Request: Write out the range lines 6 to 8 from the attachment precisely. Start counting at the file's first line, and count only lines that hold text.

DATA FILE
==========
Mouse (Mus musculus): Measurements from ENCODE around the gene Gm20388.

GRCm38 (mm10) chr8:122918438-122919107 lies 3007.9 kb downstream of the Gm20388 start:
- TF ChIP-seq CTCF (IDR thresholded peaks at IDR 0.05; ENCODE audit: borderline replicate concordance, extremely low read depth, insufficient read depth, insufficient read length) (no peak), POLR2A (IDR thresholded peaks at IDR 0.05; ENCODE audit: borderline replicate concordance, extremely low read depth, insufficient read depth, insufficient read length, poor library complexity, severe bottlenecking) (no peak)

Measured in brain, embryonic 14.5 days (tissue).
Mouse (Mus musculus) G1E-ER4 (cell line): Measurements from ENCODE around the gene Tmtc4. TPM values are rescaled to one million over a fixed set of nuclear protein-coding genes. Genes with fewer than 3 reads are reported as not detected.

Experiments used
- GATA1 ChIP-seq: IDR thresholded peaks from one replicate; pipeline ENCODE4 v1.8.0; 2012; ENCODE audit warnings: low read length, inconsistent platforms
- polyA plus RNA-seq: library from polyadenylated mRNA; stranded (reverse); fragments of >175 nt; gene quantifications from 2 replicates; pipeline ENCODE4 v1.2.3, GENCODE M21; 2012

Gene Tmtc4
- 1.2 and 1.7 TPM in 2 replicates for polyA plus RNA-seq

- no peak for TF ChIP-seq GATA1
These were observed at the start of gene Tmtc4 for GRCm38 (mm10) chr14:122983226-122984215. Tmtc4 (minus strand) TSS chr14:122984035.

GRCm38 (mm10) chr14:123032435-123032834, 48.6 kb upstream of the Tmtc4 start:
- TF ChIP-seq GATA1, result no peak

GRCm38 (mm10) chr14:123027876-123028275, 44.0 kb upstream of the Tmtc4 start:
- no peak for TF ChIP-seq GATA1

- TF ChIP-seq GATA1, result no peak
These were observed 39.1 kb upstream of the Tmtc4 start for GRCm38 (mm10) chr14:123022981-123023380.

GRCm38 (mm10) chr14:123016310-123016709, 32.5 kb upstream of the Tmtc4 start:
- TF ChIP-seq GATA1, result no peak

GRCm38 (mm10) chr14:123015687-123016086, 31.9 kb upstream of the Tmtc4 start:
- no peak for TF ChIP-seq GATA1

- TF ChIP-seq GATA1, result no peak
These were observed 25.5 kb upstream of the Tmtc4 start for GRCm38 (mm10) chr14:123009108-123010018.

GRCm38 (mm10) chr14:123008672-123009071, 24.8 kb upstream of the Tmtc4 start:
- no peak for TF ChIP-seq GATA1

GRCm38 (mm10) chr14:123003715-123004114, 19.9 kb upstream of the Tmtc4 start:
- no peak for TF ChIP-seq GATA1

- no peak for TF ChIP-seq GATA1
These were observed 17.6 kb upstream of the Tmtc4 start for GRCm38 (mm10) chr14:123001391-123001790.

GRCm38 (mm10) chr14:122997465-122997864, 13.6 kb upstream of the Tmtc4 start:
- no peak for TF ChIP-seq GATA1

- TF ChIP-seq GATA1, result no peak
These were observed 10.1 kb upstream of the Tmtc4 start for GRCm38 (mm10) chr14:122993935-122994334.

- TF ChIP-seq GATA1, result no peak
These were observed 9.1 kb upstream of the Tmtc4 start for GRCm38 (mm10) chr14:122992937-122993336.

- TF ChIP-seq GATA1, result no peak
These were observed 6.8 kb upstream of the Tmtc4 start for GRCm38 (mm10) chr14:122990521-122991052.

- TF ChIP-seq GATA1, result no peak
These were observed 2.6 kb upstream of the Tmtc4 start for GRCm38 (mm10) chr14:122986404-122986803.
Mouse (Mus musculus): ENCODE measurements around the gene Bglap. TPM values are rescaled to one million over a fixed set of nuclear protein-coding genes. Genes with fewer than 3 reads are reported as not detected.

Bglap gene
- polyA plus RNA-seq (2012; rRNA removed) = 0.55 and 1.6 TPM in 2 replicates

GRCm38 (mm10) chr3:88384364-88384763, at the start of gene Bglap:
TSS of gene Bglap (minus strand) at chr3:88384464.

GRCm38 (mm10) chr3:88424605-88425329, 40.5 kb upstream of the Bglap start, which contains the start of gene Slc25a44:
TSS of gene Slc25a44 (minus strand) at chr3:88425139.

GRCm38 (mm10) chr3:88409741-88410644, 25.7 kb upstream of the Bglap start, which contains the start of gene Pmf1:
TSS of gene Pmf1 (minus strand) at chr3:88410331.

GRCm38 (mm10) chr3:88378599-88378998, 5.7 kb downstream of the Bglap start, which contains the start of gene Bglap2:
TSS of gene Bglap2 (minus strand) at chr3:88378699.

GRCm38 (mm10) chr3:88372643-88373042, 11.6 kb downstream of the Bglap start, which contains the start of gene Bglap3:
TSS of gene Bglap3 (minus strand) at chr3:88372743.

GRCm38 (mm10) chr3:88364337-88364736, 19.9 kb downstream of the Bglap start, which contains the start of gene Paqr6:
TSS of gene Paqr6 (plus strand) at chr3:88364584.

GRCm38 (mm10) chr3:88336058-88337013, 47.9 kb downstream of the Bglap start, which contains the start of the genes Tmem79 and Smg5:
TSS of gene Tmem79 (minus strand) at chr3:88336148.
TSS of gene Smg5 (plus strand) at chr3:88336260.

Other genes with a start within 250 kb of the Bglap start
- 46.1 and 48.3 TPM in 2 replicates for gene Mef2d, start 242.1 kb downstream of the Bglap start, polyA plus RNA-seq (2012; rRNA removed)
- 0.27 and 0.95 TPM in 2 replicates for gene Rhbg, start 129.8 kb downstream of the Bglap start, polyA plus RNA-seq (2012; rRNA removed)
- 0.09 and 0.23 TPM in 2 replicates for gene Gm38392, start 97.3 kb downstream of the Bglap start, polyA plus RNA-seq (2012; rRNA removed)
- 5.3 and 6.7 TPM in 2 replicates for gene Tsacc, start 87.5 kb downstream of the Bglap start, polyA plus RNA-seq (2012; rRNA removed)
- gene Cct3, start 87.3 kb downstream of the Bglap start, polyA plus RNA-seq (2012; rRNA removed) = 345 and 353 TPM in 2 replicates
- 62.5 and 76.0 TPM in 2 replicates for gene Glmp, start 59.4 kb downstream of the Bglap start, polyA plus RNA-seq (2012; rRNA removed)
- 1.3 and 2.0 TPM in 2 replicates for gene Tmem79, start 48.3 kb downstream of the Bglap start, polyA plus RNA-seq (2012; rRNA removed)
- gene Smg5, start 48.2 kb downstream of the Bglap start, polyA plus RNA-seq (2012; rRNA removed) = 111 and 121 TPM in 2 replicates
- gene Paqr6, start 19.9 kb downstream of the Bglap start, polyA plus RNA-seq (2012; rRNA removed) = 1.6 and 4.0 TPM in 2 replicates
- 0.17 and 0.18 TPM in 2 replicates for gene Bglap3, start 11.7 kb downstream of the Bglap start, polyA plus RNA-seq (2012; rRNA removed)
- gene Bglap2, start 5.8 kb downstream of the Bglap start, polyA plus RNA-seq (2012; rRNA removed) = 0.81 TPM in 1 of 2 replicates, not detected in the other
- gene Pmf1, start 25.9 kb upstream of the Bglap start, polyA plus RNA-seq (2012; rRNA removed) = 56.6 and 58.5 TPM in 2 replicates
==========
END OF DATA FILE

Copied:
Experiments used
- GATA1 ChIP-seq: IDR thresholded peaks from one replicate; pipeline ENCODE4 v1.8.0; 2012; ENCODE audit warnings: low read length, inconsistent platforms
- polyA plus RNA-seq: library from polyadenylated mRNA; stranded (reverse); fragments of >175 nt; gene quantifications from 2 replicates; pipeline ENCODE4 v1.2.3, GENCODE M21; 2012